COVID-19 Vaccines/administration & dosage , Gender Identity , Sexual Behavior/statistics & numerical data , Sexual and Gender Minorities/psychology , Vaccination Coverage/statistics & numerical data , Adult , COVID-19/prevention & control , Female , Heterosexuality/psychology , Humans , Male , SARS-CoV-2/immunology , United States/epidemiology
15.
Public Health Rep ; 137(2): 239-243, 2022.
Article in English | MEDLINE | ID: covidwho-1673687

ABSTRACT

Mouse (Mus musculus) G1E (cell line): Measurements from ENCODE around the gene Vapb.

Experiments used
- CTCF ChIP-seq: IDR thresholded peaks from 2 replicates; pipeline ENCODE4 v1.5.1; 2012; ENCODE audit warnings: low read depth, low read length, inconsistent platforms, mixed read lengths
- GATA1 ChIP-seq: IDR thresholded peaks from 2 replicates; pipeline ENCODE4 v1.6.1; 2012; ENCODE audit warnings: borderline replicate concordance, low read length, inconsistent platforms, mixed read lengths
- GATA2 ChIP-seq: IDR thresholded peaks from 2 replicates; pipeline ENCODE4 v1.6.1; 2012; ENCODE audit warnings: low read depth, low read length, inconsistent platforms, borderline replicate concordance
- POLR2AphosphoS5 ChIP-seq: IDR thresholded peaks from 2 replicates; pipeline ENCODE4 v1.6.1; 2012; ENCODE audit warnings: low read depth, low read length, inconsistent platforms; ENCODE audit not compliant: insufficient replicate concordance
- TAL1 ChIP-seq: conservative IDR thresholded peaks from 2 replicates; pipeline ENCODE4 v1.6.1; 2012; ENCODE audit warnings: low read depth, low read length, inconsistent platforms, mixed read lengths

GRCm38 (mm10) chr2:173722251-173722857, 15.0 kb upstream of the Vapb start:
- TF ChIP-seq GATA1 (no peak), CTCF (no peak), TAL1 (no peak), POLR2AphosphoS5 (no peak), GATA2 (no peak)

Monitoring COVID-19 vaccination coverage among nursing home residents and staff is important to ensure high coverage rates and guide patient-safety policies. With the termination of the federal Pharmacy Partnership for Long-Term Care Program, another source of facility-based vaccination data is needed. We compared numbers of COVID-19 vaccinations administered to nursing home residents and staff reported by pharmacies participating in the temporary federal Pharmacy Partnership for Long-Term Care Program with the numbers of COVID-19 vaccinations reported by nursing homes participating in new COVID-19 vaccination modules of the Centers for Disease Control and Prevention's National Healthcare Safety Network (NHSN). Pearson correlation coefficients comparing the number vaccinated between the 2 approaches were 0.89, 0.96, and 0.97 for residents and 0.74, 0.90, and 0.90 for staff, in the weeks ending January 3, 10, and 17, 2021, respectively. Based on subsequent NHSN reporting, vaccination coverage with ≥1 vaccine dose reached 73.7% for residents and 47.6% for staff the week ending January 31 and increased incrementally through July 2021. Continued monitoring of COVID-19 vaccination coverage is important as new nursing home residents are admitted, new staff are hired, and additional doses of vaccine are recommended.